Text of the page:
Reardon to bring legend of Native Dancer to life

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To help celebrate next year’s 100-year anniversary of the incorporation of Saratoga Springs, Marylou Whitney and John Hendrickson will donate Centennial Park and a statue of the legendary Native Dancer to the city. The park will be located where Union Avenue meets Circular Street at the edge of Congress Park. The site will feature a life-size statue of Native Dancer, and the artist selected is just as fascinating and impressive as the Thoroughbred she’ll recreate.

A world-renowned sculptor, Gwen Reardon has immersed herself in the equestrian culture throughout most of her life. Her father was a trainer and allowed her to both assist him and begin showing at just 4 years of age. She had a passion for horses from the beginning, but that passion transcended riding and entered the realm of artistry at a young age.  

“From a little-bitty child, I’d be waiting for the opportunity to not only ride, but to also make drawings in the dirt of the horses,” Reardon said earlier this summer.

She was surrounded by impressive subjects at various events and they inspired her to use any and all free time to draw. That turned out to be quite the lucrative hobby and Reardon’s work quickly became sought after. Eventually she tried her hand at painting and was a natural. Always curious and eager to learn new skills, Reardon took up wax sculpting by reading about artist Charles Russell’s technique. The sculptures initially aided in the composition of her paintings, but they were so remarkable that patrons began requesting them, too.

She preferred this alternative form of artistry, saying, “How they behaved, looked, felt were all part of the thing that I wanted to capture myself. I always knew from being a rider, but the thing that I really wanted to know was how to create art of prominence.”

Reardon soon began using clay, and clients lined up to get their hands on one of her equine creations. 

She has since then taken her keen ability as an artist and unrelenting ambition to create bronze sculptures. Reardon’s life-size horses can be found all over the world, but her most notable works are in her hometown of Lexington, Ky., at Thoroughbred Park downtown and at Bluegrass Airport near Keeneland Race Course. All it took for Whitney to select Reardon as Native Dancer’s sculptor was to see one of these masterpieces, for the two have yet to meet face to face.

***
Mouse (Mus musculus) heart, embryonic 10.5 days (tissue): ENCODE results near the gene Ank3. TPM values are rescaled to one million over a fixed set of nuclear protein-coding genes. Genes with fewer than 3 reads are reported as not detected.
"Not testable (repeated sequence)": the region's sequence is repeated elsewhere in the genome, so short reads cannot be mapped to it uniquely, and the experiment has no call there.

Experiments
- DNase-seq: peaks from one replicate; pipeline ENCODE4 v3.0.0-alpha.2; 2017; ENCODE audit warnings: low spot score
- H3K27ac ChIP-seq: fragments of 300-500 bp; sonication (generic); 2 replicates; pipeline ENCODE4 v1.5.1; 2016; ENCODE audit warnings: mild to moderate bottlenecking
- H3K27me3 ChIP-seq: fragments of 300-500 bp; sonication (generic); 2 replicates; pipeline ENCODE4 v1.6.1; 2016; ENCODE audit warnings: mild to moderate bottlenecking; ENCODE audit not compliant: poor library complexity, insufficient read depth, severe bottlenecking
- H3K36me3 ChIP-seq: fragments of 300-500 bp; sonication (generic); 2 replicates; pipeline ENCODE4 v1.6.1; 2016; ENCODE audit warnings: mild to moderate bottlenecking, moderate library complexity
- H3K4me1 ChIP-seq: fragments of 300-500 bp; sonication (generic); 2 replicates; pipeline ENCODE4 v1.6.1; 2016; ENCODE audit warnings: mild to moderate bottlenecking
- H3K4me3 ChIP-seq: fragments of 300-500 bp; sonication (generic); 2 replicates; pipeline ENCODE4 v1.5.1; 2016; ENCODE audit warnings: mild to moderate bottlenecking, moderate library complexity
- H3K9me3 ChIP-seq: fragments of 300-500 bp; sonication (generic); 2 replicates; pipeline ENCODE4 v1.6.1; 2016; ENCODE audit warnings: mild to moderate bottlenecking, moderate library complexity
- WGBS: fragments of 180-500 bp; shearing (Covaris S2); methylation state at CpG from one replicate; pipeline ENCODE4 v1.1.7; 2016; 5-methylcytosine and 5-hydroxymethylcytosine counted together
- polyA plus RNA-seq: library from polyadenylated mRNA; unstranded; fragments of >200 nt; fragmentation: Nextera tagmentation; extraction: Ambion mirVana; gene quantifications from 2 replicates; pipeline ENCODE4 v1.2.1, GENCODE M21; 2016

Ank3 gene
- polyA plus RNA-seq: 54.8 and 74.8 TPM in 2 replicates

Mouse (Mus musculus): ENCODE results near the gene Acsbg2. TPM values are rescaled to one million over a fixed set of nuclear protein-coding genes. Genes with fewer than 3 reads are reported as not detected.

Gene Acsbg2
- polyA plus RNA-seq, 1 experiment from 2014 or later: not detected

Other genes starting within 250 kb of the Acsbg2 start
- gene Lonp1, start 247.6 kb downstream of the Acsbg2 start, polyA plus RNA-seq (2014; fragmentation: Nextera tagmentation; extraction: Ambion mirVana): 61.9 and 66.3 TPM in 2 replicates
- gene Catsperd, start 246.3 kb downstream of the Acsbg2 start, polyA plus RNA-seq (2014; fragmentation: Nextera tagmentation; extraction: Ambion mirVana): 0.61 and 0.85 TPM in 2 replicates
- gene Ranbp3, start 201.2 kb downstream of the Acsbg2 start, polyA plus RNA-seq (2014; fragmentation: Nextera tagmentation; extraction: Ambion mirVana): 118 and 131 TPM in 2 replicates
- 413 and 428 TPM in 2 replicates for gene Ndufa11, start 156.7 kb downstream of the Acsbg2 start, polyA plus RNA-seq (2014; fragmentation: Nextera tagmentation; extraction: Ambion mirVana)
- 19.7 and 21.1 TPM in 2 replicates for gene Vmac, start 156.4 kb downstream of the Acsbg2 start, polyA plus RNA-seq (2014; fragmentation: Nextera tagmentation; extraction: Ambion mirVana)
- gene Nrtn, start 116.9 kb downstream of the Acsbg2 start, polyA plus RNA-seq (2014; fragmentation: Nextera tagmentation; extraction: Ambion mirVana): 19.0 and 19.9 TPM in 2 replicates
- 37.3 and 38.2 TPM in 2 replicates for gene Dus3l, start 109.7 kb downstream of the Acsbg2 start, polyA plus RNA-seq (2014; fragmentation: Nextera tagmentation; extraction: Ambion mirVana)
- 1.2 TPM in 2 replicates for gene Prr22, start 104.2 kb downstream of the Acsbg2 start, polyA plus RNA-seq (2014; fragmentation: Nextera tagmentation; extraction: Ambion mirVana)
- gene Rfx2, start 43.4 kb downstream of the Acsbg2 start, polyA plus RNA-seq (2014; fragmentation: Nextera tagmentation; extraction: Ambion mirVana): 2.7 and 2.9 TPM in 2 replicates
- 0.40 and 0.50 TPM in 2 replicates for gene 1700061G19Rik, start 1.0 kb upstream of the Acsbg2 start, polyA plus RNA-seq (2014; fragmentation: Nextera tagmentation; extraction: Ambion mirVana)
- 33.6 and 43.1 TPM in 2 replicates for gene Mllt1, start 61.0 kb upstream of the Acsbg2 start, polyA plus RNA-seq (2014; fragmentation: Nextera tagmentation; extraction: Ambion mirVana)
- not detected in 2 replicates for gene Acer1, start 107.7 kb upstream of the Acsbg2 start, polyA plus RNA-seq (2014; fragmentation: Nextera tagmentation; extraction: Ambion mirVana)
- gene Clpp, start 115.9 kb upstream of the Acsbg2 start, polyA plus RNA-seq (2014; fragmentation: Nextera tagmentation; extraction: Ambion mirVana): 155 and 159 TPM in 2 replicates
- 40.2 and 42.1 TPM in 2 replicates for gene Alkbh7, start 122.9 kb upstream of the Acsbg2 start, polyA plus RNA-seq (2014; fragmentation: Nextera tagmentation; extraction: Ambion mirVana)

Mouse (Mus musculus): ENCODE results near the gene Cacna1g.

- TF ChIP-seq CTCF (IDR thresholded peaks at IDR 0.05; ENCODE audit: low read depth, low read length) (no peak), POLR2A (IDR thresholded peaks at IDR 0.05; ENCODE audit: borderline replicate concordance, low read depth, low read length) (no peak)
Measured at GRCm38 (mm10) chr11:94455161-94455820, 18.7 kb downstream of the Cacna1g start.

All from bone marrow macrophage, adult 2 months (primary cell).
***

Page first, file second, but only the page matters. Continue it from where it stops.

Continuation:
Given that Native Dancer died in 1967, Reardon faces an even greater difficulty as she forms the bodice and captures the personality of the horse nicknamed the Grey Ghost who won 21 of 22 career starts.

So how does she plan to overcome those obstacles? Research, and lots of it.

“I was very much aware of that horse, but first I had to get acquainted with him, so that I know a lot about him and can begin to make him come alive for me,” she said. “I’ve studied millions of pictures, got every book that I could get my hands on.”

Each horse has personality traits unique to them: some are bold, some are timid, some lead and others follow. These human-like characteristics are what fascinates people and has remained one of Reardon’s greatest inspirations.

The challenge of depicting the unique intangibles of Native Dancer is thrilling for her.

“I don’t know many people around that could express to me all about the horse, but if you study those who were there at that time, you pick up a lot of information,” she said. “He had a lot of run in him, and in a lot of the pictures, I found he was a very straight-forward kind of a horse. Not fussy.”

Centennial Park’s designer, Michael Ingersoll of the Saratoga Springs-based landscape architecture and engineering firm The LA Group, said last month that plans for the park’s landscape were being finalized.

Construction of the pocket park is set to start this fall and Whitney and Hendrickson hope to unveil it to the public next spring. It will no doubt be a momentous celebration of Saratoga Springs’s 100-year anniversary, and one can bet that Reardon will be in attendance.

An iconic Thoroughbred recreated by a truly iconic artist and donated by Saratoga’s most iconic philanthropist. A winning trifecta.